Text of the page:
I appreciate the thought and work that went into putting some of the images I’ve enjoyed on Facebook into a coherent, themed presentation that reveals further, and deepens our perspective on, how we both mask and reveal ourselves. Great work, great layout and great cover! If you, too, enjoy the tactile experience of seeing the work in its physical format, getting the print issue is a really affordable way to have that.

We Are Obscured Issue 1 can be view in it’s entirety on Issuu or, if you are so moved, you can buy it in print or digital format on Magcloud

John, along with contributor Chad MItchell has recently published HomoEros: Meditations on Gay Love & Longing, click the link to buy it on Amazon.

For a list of John’s fellow contributors – and their weblinks – visit the contributors page.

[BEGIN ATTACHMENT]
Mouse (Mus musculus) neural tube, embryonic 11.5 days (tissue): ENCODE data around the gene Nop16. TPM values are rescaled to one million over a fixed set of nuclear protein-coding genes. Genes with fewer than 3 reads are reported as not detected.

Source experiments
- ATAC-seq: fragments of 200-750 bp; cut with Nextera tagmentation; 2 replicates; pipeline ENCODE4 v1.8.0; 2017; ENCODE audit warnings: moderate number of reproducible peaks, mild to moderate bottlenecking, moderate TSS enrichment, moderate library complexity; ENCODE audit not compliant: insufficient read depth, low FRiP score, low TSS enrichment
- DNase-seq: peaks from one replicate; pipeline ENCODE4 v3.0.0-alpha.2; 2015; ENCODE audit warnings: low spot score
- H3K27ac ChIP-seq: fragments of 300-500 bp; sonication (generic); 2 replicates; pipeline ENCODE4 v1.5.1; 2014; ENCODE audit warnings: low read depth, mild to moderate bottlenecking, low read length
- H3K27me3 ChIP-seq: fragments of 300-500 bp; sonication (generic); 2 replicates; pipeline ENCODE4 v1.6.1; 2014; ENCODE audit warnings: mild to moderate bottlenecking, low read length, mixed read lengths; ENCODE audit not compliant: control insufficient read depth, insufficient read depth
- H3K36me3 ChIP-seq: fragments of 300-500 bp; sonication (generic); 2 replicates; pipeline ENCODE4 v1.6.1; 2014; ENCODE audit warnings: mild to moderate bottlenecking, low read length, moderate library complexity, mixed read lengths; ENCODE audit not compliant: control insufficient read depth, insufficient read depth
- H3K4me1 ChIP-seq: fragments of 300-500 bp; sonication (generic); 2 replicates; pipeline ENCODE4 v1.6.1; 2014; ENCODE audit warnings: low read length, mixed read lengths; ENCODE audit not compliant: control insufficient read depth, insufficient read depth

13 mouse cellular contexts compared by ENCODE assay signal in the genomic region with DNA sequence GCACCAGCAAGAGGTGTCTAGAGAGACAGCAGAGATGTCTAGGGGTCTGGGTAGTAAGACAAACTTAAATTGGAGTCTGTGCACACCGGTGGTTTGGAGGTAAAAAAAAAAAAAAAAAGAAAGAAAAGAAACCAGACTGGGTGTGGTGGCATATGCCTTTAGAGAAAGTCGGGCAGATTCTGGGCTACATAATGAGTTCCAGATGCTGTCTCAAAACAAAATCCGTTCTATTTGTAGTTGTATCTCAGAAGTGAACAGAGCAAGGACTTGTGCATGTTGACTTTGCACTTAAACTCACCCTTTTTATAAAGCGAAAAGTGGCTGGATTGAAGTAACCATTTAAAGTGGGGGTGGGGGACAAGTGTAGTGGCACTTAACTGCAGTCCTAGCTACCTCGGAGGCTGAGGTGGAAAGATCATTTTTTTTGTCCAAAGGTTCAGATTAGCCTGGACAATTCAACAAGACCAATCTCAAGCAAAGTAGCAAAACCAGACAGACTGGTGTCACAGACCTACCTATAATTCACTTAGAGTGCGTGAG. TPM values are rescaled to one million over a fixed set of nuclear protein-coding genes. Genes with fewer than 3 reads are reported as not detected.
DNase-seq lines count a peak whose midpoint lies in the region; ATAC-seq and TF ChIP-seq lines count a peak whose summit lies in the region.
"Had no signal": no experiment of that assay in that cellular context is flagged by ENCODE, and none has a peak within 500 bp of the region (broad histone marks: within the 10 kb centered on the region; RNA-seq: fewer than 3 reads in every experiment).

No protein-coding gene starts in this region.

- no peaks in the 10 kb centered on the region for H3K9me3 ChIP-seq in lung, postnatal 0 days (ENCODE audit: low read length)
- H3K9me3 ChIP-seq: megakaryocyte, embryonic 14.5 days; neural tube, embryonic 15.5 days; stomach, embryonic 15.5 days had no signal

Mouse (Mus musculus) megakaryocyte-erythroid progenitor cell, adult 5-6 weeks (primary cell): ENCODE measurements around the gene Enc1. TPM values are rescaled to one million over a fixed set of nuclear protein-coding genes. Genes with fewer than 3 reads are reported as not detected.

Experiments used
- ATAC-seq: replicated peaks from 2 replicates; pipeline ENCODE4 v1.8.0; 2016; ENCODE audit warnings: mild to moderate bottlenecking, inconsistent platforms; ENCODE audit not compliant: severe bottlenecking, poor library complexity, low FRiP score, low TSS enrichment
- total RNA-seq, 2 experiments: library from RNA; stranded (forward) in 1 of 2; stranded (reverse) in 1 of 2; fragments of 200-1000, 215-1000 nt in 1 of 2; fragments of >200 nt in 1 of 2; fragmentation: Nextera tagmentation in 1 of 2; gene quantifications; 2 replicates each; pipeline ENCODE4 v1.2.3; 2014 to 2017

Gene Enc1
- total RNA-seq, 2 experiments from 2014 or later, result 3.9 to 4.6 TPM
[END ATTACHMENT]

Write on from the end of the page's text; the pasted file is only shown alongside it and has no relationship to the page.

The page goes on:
We Are Obscured – First Annual Journal – Credits and Links

We are overjoyed to have ‘We Are Obscured’ – our first publication – going out to the world at large – and so I wanted to ensure that all the contributors were properly thanked.

So, ahead of the the announcement and links, here’s all the great creatives who kindly allowed us to reproduce their works in the journal:

Image: Section of cover image, ‘Untitled’ by Gregory Moon